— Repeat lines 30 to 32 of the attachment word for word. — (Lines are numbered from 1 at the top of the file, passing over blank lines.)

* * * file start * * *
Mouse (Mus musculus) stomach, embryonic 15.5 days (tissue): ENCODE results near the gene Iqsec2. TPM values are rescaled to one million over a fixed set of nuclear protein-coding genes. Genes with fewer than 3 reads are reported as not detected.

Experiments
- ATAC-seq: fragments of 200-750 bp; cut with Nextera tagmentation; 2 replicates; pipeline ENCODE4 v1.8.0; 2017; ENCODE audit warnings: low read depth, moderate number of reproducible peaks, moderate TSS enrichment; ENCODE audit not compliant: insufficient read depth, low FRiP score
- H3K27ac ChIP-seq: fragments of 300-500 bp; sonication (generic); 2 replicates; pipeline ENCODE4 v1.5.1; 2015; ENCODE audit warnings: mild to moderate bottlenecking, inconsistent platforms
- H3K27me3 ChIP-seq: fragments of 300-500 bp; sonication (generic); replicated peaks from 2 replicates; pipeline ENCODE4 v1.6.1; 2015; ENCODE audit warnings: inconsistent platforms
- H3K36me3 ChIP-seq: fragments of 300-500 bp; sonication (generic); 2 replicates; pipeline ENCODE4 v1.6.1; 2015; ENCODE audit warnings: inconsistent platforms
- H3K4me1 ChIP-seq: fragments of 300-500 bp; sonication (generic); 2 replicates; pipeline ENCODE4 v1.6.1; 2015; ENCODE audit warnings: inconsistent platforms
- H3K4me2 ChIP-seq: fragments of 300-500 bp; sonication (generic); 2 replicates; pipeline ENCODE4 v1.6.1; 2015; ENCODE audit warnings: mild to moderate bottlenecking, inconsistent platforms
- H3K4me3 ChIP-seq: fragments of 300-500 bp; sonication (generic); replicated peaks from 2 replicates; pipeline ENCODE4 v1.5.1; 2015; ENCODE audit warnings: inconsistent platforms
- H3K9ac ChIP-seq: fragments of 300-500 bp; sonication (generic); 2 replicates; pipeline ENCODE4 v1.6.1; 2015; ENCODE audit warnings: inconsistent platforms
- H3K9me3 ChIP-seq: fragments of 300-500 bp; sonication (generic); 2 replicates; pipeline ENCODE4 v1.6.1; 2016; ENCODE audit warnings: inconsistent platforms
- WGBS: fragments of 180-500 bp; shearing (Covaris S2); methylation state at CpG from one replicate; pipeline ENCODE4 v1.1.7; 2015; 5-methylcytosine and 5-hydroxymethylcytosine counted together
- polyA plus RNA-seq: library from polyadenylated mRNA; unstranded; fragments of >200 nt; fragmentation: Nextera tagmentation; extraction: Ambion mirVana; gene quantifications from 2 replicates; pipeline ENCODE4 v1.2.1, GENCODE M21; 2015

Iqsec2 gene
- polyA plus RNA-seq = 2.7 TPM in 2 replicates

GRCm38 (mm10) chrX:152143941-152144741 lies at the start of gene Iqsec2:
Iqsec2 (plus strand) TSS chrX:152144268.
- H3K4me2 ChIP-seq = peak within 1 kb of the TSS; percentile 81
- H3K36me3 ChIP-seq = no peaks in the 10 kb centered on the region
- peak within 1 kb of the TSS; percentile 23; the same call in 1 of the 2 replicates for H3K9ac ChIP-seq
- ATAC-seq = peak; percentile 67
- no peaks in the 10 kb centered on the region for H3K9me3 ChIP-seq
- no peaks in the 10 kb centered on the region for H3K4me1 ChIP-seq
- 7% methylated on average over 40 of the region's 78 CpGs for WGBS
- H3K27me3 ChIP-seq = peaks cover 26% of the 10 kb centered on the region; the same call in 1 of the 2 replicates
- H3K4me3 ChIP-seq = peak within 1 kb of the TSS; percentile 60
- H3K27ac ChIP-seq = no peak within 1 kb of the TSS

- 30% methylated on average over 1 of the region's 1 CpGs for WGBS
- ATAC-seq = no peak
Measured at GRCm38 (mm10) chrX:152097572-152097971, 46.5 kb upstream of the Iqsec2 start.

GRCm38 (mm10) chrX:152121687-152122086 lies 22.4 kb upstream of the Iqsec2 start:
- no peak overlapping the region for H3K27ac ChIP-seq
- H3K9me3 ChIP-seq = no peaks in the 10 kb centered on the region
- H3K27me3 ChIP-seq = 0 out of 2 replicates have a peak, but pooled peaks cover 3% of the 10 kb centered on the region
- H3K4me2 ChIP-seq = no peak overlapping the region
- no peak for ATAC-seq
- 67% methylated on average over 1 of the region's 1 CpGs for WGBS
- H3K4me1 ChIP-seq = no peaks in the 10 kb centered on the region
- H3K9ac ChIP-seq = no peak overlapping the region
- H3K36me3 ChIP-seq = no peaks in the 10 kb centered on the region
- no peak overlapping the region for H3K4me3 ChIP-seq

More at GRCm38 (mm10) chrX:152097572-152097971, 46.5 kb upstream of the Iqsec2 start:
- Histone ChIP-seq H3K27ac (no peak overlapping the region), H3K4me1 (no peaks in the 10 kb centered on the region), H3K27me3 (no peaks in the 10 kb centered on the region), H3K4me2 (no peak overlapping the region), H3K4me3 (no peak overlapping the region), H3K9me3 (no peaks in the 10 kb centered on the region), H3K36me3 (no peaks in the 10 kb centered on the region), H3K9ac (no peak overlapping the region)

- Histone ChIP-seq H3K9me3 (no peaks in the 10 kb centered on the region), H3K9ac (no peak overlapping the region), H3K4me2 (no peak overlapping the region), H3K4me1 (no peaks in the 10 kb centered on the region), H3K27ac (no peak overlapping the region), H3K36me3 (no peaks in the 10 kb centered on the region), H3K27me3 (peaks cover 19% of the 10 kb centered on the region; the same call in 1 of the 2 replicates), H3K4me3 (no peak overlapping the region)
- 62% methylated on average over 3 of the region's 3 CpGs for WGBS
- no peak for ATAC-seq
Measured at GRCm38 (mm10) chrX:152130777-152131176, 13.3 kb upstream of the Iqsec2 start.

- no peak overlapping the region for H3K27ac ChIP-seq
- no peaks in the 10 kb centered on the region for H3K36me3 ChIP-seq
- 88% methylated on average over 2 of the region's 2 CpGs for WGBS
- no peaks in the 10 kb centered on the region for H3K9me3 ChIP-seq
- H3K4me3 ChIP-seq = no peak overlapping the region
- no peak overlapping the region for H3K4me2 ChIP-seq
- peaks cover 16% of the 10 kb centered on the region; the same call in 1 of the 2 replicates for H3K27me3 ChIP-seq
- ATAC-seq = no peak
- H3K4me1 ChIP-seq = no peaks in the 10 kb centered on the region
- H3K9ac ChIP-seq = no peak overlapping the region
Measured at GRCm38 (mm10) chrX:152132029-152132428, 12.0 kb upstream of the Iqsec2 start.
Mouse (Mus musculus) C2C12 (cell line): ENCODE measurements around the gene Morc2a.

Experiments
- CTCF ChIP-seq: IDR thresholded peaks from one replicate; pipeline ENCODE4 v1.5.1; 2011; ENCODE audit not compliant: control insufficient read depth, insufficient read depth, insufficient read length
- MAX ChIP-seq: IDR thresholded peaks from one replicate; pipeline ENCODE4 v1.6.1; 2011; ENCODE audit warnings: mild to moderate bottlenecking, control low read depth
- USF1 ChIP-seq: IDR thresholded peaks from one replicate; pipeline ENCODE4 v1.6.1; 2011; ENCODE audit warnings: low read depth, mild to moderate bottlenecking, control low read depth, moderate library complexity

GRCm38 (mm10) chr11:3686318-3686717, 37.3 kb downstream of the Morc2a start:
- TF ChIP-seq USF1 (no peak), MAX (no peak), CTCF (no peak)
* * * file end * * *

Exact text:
Measured at GRCm38 (mm10) chrX:152097572-152097971, 46.5 kb upstream of the Iqsec2 start.

GRCm38 (mm10) chrX:152121687-152122086 lies 22.4 kb upstream of the Iqsec2 start:
- no peak overlapping the region for H3K27ac ChIP-seq